The church, technology and birth control

When a technology enters a culture, it quickly spreads until it changes everything -- like a drop of red ink in a glass of water.

The result is a "Faustian bargain," said scholar Neil Postman, at a conference hosted by the Roman Catholic Archdiocese of Denver. "Technological change is not additive. It is ecological. After television, America was not America plus television. Television gave a new coloration to every political campaign, to every home, to every school, to every church."

As he listened, Denver Archbishop Charles Chaput linked Postman's words with another subject mixing technology and moral choices -- the upcoming 30th anniversary of Pope John Paul VI's controversial encyclical Humanae Vitae (Of Human Life). While most people focus on this document's teachings on birth control, said the archbishop, Postman's warnings about technology helped him see Humanae Vitae in a wider context.

"From the church's point of view, there is a lot more to sex than human communication," said Chaput. "But contraception has certainly changed how human beings relate to one another. If you think of it as a technology, contraception has changed the world. It changed everything. It's hard to see that. We have a tendency to miss the bigger picture because we only focus on the details. Now, these changes have become a part of us."

The question is whether anyone - even Catholics - will take another look at this picture now that the likes of Hugh Hefner and Oprah Winfrey are middle-of-the-road authorities on marriage and sex. The Denver archbishop's new pastoral letter has emerged as one of the few Catholic statements daring to note the July 25 anniversary of this encyclical. Chaput's letter has been circulated widely on the Internet ( and, so far, translated into Spanish, Italian, French and Japanese.

All pastors know it's hard to get addicts to face their addictions, so it helps to show them the side effects, he said. Thus, he noted that the pope warned, in Humanae Vitae, that four cultural problems would worsen, if church teachings were ignored.

* The first would be a rise in "conjugal infidelity and the general lowering of morality." Clearly, the rates of "abortion, divorce, family breakdown, wife and child abuse, venereal disease and out of wedlock births" have soared since the sexual revolution of the 1960s, noted Chaput.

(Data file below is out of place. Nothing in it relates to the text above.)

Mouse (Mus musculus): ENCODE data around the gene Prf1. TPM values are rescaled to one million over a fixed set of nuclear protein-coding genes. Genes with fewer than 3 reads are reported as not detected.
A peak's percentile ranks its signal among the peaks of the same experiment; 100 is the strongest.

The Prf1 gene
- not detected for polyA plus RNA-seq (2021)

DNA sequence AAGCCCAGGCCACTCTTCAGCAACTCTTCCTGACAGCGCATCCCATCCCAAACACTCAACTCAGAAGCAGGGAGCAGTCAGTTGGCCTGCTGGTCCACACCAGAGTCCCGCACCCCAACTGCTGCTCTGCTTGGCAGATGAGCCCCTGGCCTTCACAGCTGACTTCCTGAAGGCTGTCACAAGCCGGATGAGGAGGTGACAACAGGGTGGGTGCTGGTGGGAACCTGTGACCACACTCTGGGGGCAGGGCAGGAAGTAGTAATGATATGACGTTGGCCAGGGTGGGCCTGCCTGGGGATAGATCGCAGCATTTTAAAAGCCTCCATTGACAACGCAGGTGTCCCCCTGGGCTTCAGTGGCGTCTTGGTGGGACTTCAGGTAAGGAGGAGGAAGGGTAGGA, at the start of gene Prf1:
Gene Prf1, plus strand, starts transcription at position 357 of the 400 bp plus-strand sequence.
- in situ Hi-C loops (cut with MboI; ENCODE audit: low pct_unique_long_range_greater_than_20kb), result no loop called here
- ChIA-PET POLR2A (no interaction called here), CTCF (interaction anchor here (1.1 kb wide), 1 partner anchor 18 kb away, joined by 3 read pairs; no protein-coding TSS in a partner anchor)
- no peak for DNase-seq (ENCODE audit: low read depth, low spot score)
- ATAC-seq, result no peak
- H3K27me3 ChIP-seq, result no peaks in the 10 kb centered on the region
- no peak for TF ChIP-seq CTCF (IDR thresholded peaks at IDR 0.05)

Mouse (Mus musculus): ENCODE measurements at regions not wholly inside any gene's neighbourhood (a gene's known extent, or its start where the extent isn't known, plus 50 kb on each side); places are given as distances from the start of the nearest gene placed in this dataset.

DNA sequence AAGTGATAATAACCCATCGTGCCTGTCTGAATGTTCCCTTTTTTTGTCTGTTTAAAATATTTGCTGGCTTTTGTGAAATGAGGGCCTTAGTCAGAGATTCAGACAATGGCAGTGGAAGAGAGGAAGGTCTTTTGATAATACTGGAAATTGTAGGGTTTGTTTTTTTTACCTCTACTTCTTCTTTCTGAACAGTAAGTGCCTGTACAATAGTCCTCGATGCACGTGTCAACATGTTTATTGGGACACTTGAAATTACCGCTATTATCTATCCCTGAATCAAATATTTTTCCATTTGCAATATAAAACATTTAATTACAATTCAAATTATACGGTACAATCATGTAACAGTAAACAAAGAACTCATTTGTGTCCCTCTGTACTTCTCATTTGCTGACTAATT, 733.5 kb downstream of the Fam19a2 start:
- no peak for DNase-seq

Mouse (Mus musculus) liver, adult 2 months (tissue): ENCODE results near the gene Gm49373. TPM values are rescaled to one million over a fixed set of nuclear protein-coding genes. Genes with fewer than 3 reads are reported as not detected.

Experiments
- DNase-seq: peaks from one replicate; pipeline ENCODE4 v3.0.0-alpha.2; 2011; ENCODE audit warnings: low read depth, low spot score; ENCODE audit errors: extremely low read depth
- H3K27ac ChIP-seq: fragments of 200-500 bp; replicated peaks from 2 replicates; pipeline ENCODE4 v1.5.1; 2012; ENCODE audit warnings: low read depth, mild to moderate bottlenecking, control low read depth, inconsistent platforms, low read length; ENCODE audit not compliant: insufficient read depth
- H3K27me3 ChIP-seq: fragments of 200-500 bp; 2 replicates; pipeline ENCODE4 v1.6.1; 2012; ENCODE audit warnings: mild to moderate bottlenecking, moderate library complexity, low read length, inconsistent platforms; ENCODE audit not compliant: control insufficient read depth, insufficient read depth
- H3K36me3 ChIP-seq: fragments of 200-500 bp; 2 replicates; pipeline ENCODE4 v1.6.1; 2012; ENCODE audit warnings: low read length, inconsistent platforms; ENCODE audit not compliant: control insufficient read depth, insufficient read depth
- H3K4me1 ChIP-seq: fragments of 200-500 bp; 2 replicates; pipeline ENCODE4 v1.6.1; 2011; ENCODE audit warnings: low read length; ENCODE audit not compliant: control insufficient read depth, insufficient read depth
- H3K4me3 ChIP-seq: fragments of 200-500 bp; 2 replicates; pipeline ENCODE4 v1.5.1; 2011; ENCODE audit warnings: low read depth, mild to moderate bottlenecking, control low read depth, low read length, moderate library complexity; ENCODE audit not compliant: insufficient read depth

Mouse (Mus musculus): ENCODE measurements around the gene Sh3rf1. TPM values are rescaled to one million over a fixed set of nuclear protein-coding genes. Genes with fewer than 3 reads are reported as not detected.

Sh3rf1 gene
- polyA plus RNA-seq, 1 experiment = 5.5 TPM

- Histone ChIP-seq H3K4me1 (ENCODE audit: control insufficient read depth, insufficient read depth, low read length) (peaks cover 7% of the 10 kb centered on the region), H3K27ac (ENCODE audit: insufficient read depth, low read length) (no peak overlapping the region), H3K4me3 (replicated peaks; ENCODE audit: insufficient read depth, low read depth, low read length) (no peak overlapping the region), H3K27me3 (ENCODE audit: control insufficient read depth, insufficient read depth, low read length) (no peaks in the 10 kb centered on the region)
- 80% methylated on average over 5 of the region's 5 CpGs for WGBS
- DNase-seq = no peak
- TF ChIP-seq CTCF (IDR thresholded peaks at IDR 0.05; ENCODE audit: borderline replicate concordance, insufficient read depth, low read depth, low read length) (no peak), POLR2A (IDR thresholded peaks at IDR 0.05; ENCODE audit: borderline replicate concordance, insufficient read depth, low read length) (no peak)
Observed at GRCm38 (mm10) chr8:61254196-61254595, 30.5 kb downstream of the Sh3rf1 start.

* Second, men would lose respect for woman, ignoring issues of their physical and emotional health even more than in the past and exploit them as instruments of selfish pleasure. In other words, while contraception would be hailed as a boon to women, the real winners would be men.

* Third, contraception would be abused by "public authorities who take no heed of moral exigencies." Today, first- world leaders regularly export "contraceptives, abortion and sterilization" to developing nations, often as a prerequisite for financial aid, said Chaput.

* Finally, human beings would be tempted to believe that they have "unlimited dominion" over their bodies." Today, scientists and ethicists struggle to draw moral lines in the brave new world of in vitro fertilization, cloning, genetic manipulation and embryo experimentation. News reports feature teens killing their newborn babies, debates over the definition of marriage and other signs of cultural distress.

"It's obvious to everyone but an addict: We have a problem," said Chaput. "It's killing us as a people. So what are we going to do about it?"

At the very least, the 53-year-old archbishop wants to send a signal to his own flock. The first step to touching the culture is to convince Catholic women and men -- from tenured theologians to Sunday school teachers, from timid priests to soccer moms -- to at least talk about their church's teachings.

Thirty years ago, wrote Chaput, Pope Paul VI "triggered a struggle within the Church which continues to mark American Catholic life even today. The irony is that the people who dismissed Church teaching in the 1960s soon discovered that they had subverted their own ability to pass anything along to their children. The result is that the Church now must evangelize a world of their children's children -- adolescents and young adults raised in moral confusion, often unaware of their own moral heritage, who hunger for meaning, community, and love with real substance."